Survey Shows That Benefits Of Health Information Exchanges Are Not Evaluated Properly

One of the recent surveys conducted by RAND Corporation has found that patient health data of patients may not be available readily with doctors as expected by all. The survey has found that the data in medical history form template is scattered among hospitals, emergency departments and doctors, and the communication failure between them is a major cause of concern. Even though government is funding for proper sharing of information related to the data on medical history form template, the effectiveness of the program is not evaluated properly.

The main author of the survey, Robert Rudin says, “Many patients aren’t aware of how fragmented the health information is”, and “Some [patients] expect doctors to have all of their records available at the time of their visit. In practice that doesn’t always happen.” The study shows that about 10 percent of ambulatory clinics and 30 percent of hospitals have used the connecting systems. Even though these numbers seem to be promising, there is very little study carried out in this field and therefore, how this is going to benefit the patients are yet to be found out.

The health information exchanges, which act as the connecting systems, play a major role in the U.S health care policy. These systems are designed to cut down the health costs and avoid wasting resources. These systems help the doctors to acquire information about the patients from the medical history form template online. With this, medical errors could be avoided and better diagnoses can be performed. With the help of these exchanges, patients no longer have to carry their medical history form template with them. In addition, patients do not have to do tests that were already conducted earlier.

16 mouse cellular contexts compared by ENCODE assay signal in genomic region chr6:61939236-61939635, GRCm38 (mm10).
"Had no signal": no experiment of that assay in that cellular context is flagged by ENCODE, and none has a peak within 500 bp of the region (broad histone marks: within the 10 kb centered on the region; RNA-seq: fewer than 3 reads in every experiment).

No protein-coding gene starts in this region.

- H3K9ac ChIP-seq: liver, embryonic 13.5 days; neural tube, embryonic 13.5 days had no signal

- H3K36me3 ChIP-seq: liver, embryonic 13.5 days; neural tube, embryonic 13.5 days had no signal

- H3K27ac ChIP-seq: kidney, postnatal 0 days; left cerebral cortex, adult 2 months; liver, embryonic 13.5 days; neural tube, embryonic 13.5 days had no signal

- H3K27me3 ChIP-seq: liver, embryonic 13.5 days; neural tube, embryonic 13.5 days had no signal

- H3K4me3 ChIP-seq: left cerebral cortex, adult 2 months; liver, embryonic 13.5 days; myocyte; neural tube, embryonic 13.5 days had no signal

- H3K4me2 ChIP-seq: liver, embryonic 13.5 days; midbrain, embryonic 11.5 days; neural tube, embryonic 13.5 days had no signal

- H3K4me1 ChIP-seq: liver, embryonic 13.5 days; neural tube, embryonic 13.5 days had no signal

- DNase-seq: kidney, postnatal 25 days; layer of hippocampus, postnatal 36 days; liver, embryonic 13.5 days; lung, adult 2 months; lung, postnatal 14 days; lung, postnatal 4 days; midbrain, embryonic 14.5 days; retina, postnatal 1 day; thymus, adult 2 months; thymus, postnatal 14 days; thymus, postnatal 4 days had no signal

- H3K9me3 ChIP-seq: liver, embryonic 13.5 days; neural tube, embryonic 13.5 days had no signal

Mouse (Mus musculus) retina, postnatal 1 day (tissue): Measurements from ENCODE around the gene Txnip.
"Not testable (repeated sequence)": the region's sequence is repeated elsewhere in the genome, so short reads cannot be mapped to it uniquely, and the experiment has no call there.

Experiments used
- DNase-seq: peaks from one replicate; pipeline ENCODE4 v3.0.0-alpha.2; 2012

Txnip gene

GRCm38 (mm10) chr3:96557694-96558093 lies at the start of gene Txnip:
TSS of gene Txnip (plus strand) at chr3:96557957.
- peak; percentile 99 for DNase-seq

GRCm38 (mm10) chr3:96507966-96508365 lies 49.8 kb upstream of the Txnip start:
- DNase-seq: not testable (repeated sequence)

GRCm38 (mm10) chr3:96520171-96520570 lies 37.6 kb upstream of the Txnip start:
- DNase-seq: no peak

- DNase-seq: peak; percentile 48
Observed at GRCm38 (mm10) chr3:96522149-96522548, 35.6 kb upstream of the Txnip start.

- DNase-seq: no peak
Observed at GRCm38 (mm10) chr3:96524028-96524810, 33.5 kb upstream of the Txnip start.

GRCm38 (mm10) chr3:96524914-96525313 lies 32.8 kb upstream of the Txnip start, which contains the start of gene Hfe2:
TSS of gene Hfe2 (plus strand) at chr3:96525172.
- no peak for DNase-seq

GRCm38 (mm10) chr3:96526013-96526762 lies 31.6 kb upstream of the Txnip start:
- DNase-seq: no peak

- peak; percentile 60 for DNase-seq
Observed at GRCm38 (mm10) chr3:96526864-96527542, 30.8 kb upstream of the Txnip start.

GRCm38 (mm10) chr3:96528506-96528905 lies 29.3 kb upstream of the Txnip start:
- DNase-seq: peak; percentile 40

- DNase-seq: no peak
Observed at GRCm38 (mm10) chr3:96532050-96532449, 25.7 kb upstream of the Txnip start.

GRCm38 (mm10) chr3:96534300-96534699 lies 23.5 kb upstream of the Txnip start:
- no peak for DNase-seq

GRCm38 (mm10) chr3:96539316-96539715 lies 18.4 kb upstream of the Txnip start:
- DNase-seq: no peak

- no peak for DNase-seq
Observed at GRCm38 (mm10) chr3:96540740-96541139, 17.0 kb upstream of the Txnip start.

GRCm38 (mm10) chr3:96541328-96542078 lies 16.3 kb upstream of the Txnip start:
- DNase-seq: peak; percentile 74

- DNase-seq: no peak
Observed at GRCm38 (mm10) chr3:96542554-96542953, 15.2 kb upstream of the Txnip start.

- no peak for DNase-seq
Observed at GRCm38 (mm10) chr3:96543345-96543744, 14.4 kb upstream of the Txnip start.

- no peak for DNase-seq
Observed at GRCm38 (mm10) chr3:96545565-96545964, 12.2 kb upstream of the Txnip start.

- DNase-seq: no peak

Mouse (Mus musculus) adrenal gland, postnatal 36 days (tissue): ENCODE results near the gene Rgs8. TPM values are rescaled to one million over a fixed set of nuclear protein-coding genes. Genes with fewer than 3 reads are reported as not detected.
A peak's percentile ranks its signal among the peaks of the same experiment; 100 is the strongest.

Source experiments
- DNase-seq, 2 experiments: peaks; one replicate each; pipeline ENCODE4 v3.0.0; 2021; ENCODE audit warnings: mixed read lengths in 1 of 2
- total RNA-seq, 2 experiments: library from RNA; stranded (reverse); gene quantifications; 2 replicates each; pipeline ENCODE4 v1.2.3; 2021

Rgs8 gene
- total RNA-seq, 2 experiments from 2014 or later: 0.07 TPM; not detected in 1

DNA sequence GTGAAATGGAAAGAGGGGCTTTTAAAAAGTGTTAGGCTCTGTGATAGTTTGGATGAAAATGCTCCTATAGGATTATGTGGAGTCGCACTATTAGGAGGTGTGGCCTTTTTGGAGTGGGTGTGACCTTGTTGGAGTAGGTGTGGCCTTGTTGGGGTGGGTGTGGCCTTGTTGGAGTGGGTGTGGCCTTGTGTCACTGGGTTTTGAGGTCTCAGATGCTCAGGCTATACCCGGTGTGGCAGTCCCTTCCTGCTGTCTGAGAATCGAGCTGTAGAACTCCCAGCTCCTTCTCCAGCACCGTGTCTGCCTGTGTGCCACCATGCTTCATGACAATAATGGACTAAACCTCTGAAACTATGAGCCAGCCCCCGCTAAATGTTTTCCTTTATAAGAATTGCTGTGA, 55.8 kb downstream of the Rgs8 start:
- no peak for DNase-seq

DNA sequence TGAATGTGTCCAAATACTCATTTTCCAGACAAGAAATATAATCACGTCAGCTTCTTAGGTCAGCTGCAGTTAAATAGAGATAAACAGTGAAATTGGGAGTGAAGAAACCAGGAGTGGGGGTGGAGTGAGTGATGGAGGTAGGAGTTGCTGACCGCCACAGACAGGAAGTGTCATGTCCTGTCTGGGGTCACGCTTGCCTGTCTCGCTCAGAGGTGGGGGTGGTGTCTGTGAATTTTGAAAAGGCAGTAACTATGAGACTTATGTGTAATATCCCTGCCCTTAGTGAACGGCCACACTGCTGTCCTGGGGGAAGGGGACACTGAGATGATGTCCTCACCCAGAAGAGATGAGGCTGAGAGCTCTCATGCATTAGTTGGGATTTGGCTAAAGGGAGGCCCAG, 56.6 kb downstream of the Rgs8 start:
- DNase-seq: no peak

Rudin says, “One would hypothesize that if care is coordinated better in an outpatient setting, then there would be fewer need for follow-up visits and delays in care, and fewer emergency room visits, but we don’t have the evidence to support that yet.” He adds, “The real message here is that we don’t have enough data to draw conclusions. It’s very possible some of these operational [exchanges] are doing a great job and producing a lot of value in terms of cost savings and benefits.”

Eighty-five studies were reviewed in the survey and the authors concluded that only a few facts are known about the efficiency of the exchanges, mainly because more than 100 exchanges operate in the country and among them, just 13 are being evaluated.